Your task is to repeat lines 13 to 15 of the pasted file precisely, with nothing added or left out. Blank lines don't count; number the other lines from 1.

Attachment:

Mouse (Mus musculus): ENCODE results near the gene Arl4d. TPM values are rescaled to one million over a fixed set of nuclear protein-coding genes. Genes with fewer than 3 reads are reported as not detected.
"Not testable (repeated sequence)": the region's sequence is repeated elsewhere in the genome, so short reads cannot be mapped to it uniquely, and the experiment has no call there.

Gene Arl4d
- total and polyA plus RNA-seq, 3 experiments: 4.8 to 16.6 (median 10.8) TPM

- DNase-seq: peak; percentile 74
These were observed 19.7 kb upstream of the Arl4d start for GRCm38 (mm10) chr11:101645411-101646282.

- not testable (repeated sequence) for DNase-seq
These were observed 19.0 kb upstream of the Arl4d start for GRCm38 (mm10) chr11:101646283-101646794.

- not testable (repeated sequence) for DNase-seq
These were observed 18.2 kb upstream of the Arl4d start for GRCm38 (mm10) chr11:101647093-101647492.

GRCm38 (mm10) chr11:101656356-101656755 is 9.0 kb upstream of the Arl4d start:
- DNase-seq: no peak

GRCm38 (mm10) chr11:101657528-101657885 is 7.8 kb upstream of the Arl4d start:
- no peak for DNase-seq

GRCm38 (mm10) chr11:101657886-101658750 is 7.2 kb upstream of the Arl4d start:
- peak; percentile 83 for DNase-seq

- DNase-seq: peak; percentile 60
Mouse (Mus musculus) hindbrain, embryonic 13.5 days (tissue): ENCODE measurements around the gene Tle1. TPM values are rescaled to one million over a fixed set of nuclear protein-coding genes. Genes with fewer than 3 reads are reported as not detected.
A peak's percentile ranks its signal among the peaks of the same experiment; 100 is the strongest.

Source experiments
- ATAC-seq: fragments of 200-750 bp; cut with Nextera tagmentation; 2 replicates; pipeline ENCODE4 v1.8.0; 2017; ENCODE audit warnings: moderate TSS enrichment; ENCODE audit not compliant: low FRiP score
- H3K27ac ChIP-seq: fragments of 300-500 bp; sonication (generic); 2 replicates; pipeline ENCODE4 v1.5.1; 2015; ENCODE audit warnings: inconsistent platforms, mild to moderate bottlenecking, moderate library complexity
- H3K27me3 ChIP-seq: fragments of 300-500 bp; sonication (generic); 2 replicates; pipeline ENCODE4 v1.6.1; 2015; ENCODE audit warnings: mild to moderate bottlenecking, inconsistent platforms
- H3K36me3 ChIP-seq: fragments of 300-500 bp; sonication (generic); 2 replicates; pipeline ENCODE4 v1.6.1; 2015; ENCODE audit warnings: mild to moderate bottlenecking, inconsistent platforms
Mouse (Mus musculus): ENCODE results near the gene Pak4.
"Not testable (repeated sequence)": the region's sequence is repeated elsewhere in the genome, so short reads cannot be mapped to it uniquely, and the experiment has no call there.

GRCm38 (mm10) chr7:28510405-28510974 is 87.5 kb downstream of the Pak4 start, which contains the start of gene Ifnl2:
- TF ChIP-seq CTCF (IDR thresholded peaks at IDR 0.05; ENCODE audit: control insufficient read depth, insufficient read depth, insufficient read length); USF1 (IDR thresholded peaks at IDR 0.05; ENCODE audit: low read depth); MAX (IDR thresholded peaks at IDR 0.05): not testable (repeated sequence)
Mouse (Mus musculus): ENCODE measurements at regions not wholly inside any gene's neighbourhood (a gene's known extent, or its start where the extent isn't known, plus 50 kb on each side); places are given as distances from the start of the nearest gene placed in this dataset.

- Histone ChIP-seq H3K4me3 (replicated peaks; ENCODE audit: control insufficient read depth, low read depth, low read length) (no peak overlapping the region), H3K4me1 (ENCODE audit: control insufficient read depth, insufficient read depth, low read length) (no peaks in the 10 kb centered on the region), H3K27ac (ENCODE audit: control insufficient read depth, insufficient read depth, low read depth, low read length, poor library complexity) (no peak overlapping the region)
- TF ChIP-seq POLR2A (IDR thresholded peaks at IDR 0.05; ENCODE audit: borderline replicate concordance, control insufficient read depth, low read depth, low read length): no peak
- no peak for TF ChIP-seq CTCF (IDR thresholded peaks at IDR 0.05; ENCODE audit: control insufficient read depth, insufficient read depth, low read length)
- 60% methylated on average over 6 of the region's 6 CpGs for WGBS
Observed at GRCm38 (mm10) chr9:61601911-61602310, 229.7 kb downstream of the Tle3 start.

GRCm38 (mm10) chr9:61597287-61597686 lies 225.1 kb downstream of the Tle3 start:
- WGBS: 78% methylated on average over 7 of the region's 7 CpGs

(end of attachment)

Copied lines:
GRCm38 (mm10) chr11:101657528-101657885 is 7.8 kb upstream of the Arl4d start:
- no peak for DNase-seq

GRCm38 (mm10) chr11:101657886-101658750 is 7.2 kb upstream of the Arl4d start: